During the typical school year, your building experiences a lot of use. However, performing the maintenance and large-scale cleaning that’s needed isn’t always an option when school is in session. That’s why many educational facilities wait until the summer recess to complete large-scale projects. However, this still leaves two possible conflicts.
The first conflict occurs when a school is still used during the summer months. Some schools, for instance, run summer camp programs, while others serve as pseudo community centers for public meetings or for clubs and organizations. Although it’s terrific that the school is being used by the community throughout the year, it makes it even harder for building officials to perform the needed cleaning and maintenance.
The second conflict arises from the mere effort of trying to complete multiple major projects in such a short span of time. This puts additional pressure on administrators to plan and coordinate with project leaders thoroughly ahead of time to make sure that the maintenance and cleaning can be completed within the time frame before students and faculty return to class.
Cleaning and Maintenance Plan
1. Clearly define the objective.
The first step to designing a successful cleaning and maintenance plan is to clearly define the object. For instance, “Clean the entire building, top to bottom” isn’t a clear object.
Ambiguity is the enemy of effective planning, so be specific. Do the floors and carpeting on all levels need to be cleaned? Do the lockers need to have graffiti removed or need repairs?
Making a clear plan will also help when determining cost and balancing the school’s budget.
2. Consider the stages and order of maintenance and cleaning.
You should also consider the order in which the maintenance and cleaning is performed. It’s highly recommended that, in most cases, cleaning is performed after maintenance. This is because some maintenance can leave behind dust and debris.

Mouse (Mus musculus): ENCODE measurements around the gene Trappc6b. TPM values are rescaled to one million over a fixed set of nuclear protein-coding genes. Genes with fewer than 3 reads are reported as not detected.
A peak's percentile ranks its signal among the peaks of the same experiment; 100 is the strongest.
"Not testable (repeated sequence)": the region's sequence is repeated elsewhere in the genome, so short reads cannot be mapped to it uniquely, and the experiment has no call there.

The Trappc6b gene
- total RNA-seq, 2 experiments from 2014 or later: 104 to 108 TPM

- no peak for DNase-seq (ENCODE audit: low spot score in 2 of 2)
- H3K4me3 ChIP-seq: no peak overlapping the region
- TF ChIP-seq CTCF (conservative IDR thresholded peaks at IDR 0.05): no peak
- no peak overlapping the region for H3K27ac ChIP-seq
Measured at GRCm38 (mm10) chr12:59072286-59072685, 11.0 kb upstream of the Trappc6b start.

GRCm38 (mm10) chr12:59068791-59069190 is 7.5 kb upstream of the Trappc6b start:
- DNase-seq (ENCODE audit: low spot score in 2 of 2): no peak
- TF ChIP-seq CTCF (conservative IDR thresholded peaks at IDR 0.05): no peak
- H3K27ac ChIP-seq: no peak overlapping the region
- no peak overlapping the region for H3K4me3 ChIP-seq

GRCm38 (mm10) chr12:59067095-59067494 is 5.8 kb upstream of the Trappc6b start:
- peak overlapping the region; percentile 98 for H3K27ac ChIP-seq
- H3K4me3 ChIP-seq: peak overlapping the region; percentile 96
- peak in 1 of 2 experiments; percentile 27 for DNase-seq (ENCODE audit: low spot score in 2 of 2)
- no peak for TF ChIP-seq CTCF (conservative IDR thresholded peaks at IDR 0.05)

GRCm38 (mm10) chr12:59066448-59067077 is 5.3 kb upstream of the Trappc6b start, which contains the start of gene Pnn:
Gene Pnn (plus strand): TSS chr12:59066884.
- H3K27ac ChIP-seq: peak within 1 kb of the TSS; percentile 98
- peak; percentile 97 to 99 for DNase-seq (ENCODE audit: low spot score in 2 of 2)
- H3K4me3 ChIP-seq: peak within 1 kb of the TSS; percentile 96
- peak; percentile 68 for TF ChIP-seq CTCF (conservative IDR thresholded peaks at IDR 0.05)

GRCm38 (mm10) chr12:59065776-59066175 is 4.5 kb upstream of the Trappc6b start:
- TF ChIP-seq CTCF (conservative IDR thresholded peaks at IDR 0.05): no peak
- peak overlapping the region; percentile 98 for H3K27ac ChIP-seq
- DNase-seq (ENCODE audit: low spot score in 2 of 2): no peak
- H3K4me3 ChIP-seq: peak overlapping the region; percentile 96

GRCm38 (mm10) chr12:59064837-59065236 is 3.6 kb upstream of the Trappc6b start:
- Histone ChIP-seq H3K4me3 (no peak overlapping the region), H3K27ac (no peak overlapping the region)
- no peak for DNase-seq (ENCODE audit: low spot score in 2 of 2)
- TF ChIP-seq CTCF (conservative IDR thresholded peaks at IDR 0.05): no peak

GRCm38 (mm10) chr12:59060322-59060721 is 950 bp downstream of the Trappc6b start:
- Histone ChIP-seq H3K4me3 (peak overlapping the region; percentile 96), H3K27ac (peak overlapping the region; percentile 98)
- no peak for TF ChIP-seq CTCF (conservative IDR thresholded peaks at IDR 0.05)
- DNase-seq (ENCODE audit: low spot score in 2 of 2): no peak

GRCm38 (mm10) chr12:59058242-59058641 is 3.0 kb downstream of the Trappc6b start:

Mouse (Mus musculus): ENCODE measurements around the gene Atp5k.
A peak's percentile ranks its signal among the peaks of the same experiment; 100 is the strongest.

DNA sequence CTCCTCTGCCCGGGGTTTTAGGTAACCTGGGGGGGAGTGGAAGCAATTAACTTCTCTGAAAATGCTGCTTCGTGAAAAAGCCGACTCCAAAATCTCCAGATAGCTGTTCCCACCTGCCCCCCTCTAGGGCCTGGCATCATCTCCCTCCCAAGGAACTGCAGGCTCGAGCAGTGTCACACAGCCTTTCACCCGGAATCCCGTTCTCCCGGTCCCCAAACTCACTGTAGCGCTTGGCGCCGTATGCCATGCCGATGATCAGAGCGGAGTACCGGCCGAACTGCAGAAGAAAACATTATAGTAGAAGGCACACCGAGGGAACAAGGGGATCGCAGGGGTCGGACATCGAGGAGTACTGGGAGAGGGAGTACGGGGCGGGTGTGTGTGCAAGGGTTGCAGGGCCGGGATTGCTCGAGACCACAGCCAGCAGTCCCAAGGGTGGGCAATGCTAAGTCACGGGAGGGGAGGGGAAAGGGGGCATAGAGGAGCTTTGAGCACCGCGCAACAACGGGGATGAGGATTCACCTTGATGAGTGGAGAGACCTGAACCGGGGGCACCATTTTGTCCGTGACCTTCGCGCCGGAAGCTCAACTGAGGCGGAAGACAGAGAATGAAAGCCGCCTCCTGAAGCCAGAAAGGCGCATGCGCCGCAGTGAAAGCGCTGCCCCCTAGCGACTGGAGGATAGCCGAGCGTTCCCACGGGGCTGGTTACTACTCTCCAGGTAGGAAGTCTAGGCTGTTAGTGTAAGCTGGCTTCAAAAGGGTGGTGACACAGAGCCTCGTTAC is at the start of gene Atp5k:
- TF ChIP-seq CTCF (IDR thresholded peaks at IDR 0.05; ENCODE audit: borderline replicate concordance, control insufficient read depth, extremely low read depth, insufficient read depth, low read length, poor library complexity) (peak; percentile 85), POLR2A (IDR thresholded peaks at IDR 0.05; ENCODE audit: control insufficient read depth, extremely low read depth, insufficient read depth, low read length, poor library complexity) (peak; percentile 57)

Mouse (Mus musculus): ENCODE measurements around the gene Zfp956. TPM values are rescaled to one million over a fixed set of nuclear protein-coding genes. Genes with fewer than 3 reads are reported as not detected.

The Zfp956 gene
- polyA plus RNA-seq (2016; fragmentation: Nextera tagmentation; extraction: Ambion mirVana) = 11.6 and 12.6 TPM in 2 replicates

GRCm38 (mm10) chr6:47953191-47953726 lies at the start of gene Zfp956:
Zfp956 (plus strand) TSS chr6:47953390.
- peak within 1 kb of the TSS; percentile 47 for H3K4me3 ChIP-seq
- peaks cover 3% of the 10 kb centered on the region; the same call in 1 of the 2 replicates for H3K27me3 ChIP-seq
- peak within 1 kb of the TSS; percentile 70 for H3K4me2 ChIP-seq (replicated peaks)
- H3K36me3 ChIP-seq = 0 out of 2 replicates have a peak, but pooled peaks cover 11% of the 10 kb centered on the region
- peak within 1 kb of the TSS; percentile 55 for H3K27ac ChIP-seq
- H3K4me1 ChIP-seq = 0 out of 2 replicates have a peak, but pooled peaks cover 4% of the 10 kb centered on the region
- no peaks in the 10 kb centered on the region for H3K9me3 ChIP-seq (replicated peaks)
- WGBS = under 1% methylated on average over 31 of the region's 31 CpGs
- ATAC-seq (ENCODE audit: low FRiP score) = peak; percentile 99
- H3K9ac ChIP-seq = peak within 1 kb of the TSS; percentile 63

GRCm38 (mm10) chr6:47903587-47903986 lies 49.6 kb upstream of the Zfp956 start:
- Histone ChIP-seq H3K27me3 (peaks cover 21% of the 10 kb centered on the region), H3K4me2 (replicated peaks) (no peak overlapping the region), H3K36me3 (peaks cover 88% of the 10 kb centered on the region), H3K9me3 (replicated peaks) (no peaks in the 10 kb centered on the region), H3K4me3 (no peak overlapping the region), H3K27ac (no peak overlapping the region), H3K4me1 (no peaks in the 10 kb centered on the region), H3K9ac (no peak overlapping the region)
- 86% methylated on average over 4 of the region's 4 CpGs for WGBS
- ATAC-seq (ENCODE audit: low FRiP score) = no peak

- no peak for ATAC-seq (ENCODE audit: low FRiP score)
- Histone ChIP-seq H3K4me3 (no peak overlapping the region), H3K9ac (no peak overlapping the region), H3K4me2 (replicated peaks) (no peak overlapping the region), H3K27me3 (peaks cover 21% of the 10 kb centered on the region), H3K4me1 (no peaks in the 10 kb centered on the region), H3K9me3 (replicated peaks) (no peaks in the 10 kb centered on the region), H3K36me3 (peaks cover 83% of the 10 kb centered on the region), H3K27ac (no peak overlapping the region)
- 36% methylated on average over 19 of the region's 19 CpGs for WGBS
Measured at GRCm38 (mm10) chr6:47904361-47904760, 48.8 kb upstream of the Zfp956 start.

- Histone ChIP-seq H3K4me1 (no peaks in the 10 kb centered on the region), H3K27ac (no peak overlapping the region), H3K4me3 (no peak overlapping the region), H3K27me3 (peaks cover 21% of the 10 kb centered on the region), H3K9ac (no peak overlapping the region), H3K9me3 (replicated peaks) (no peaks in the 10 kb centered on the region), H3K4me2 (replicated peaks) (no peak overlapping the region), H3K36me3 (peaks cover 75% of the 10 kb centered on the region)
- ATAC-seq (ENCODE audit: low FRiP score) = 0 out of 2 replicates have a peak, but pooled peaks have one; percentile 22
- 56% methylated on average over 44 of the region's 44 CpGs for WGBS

If the cleaning team came before the maintenance was completed, they would have to come back and perform a second cleaning. This redundancy can result in an inefficient use of the school’s budget and unnecessarily extend project timelines.
3. Prioritize cleaning and maintenance projects.
Planning major cleaning and maintenance over the summer gives your teams only a few months to complete these projects. As a result, you may need to prioritize which projects are done at the beginning of the summer and which are done later. You may also need to determine which projects should be done right away and which ones, if any, can wait until next summer if time constraints require them to be postponed.
Most experts agree that your primary focus when thinking of cleaning and maintenance should be on areas of safety or health concerns. Many times this involves restrooms, locker rooms, and cafeterias. For example, bathroom partitions or lockers that have been damaged by rust can pose a serious safety risk, as corrosion can weaken the structure and leave sharp edges exposed.
4. Identify materials that need to be replaced and the timeline needed to replace materials.
When choosing replacement products, be sure to select cost-effective materials that provide adequate durability and low maintenance costs and don’t negatively impact the indoor air quality of the school.